At Home in The Pandemic on a Raft
Written March 2020
Are you at home with the pandemic?
I am sitting at home during lockdown writing about my experiences with madness, and the crisis of this pandemic feels familiar to me. My psychoses have helped me feel prepared for the pandemic. For those of us who have had to face psychological crises already, perhaps we can find some comfort during this global crisis.
In psychosis, the outside world is perceived as a threat. Now, collectively, people all around the world know what it feels like to lose reality as they once knew it. Welcome to our crazy world, for we’re already at home in this loss of reality.
One reason you may already feel at home in this crisis, is because you have localised your life. I work from home. I walk along the nearby Yarra River as exercise. I grow some of my food. I don’t keep a busy schedule. I spend a lot of time alone or with my small family or few close friends who live in my town. This is not that different to how the lockdown asks us to live. We are operating in a small radius. We are limited to contact with a few people. It’s possible as a mad person you have already done something similar with your life, and are therefore living relatively unchanged because of the pandemic.
As mad people, we may have already overhauled our value system. It is something we have had to do to avoid perpetuating the madness, and now other people are being forced to change. The kind of things that mad people have had to change include: valuing social justice over something like consumerism because the issue of our poor treatment by others is more important than accumulating stuff; caring for the environment or animal rights rather than pursuing profit because we’re sensitive to suffering and often have difficulties holding down a job; and caring for our children at home because we want to create community around the home rather than outsource the role of the family to childcare. Now other people are being forced to change their values in similar ways. They can’t shop or work as freely, and they or the people around them are having a hard time, so they may turn to more worthy causes than just looking to better their material and financial status. They have children at home to look after and school, rather than send them off to childcare or the education system, so they have to think about how to get along, and reassess their family values. Us mad folk have often done the value shift already, and these are the things that may make the pandemic less of a shock to our system and therefore make us feel more at home.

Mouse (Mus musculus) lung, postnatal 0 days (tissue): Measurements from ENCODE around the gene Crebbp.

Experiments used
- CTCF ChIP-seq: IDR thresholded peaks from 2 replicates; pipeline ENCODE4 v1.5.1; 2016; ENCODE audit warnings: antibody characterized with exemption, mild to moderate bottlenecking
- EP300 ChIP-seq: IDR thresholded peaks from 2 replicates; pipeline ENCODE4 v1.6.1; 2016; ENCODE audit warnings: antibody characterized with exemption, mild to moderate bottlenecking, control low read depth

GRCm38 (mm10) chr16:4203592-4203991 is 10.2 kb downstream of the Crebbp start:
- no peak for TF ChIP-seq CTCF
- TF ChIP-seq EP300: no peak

Perhaps, because mad folk have already prepared for crisis, we offer society something of real value. The tsunami may be coming, but if we have already had to build a raft, perhaps we can sail away from this crisis. The raft we have built may be a structure that includes living a localised life and living by values such as social justice, environmental and animal rights, and home care for our children. Perhaps we mad folk have not missed the boat as society can have us believe, but we have built a sound vessel and are ahead of the wave that threatens to take us under. Perhaps we are already in stiller waters, deeper out to sea, where the tsunami can’t hurt us. Perhaps it is our raft that other people who have not experienced madness might like to climb aboard. And we would welcome them to our raft out at sea, our home in this pandemic.
In what ways do you feel at home in the crisis?
What are you doing during lockdown to take comfort?
How have you unknowingly prepared for the pandemic?
Now is a time to value yourself for the ways you have built a raft and live ahead of the wave.
Photography by Jasmine Powell